CT
T
U
U
Cov
U
Cov
T
j
i
)
,
(
)
(
1
1
1
1
)
,
(
)
(



U
U
Cov
U
Var
X
e
U
T
i
i

U
e
X
i

Image Computing Group. All rights reserved 2002.

Principal Components in the
multivariate case (3)




Total variance




Proportion variance





The cumulative proportion


is often calculated to find if
k

components have reproduced the data sufficiently well

Reduce the number of variables or dimension from p to k ( k<<p ).








p
i
p
i
i
i
total
S
S
1
1
2
2

2
/
total
i
S

2
1
/
)
(
total
k
i
i
S



Image Computing Group. All rights reserved 2002.

Graphical representation of PCA


2
2
)
(
)
(
w
w
L
L
Euclid
x
x
x
x
D






2
2
2
2
2
2
2
2
)
(
)
)(
(
2
)
(
xy
y
x
x
xy
y
M
R
S
S
S
y
y
R
y
y
x
x
S
x
x
D












2
2
2
2
2
1
1
1
2


























u
u
M
S
u
u
S
u
u
D
2
2
2
2
2
2
1
1
1
2
...







































p
p
p
M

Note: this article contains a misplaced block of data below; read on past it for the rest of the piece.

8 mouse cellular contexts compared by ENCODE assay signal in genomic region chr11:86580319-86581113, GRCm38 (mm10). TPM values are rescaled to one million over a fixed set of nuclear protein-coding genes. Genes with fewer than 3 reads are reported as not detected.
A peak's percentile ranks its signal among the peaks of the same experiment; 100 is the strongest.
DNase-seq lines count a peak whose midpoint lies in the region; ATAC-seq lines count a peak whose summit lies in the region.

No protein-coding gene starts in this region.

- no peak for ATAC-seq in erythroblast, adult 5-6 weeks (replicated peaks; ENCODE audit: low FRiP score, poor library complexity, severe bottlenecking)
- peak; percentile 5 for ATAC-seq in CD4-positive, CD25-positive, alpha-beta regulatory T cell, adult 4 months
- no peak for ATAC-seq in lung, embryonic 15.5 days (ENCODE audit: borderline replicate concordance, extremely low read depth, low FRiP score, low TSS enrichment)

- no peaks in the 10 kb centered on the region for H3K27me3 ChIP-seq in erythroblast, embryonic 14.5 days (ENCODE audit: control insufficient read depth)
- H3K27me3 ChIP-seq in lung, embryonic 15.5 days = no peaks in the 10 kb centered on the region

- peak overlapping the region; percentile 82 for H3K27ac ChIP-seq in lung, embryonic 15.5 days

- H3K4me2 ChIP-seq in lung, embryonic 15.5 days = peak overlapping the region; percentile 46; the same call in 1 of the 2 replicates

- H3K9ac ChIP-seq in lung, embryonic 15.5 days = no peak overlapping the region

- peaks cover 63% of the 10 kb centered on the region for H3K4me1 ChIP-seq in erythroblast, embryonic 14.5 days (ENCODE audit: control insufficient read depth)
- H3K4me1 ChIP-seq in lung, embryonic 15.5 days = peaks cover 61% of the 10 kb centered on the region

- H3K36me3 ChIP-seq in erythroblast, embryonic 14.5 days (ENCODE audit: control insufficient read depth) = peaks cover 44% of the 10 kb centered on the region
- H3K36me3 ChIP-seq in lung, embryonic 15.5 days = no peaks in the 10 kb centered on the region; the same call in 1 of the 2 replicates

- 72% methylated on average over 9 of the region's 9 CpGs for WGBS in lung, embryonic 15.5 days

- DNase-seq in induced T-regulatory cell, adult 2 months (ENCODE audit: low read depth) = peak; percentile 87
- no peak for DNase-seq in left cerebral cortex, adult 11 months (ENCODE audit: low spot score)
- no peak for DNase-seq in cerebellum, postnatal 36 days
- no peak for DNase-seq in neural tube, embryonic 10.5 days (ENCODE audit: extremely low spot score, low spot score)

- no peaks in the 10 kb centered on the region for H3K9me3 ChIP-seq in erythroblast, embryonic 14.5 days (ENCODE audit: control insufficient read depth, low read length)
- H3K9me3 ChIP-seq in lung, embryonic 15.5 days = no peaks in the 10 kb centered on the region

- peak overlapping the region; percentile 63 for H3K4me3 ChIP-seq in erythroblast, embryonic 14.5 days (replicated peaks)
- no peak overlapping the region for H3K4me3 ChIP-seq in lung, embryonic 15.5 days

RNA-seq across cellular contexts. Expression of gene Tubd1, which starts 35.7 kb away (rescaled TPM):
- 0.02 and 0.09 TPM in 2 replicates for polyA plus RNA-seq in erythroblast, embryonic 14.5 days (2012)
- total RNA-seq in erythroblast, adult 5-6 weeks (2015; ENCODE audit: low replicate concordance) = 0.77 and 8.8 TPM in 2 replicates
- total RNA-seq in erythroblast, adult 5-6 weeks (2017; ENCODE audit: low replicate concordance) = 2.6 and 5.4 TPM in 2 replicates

u
u
u
u
u
u
D



E=2.56

M=2.8

M=6.4

Mahalanobis Distance

Euclidean Distance


**The

ith

principal

component

lies

on

the

ith

longest

axes

of

ellipsoids
.



**All

of

the

points

on

the

contour

of

one

ellipse

or

on

the

surface

of

one

ellipsoid

with

the

orthogonal

axes

of

the

principal

components,

have

the

same

Mahalanobis

distance
.

Image Computing Group. All rights reserved 2002.

Using PCA in the Face Recognition
(FR) (1)

Raw Faces

Eigen Faces

Faces: complex natural objects


with high dimension
.

Very difficult

to
develop a

computational model

Feature images decomposed

from face images

Speed, simplicity,

insensitivity to small or

gradual changes of the faces.


Image Computing Group. All rights reserved 2002.

Using PCA in the Face Recognition
(FR) (2)


Collect

a

number

of

face

images

as

the

training

set,

a

few

for

each

person
.

X

---

N



ⴭⴭ
a

ow

晡捥

v散瑯e



摩d敮獩en

N

2


1
.



The

eigenvectors

and

eigenvalues

can

be

found

from

the

covariance

matrix

C


from

the

face

vectors

of

those

images

.


Calculate

the

principal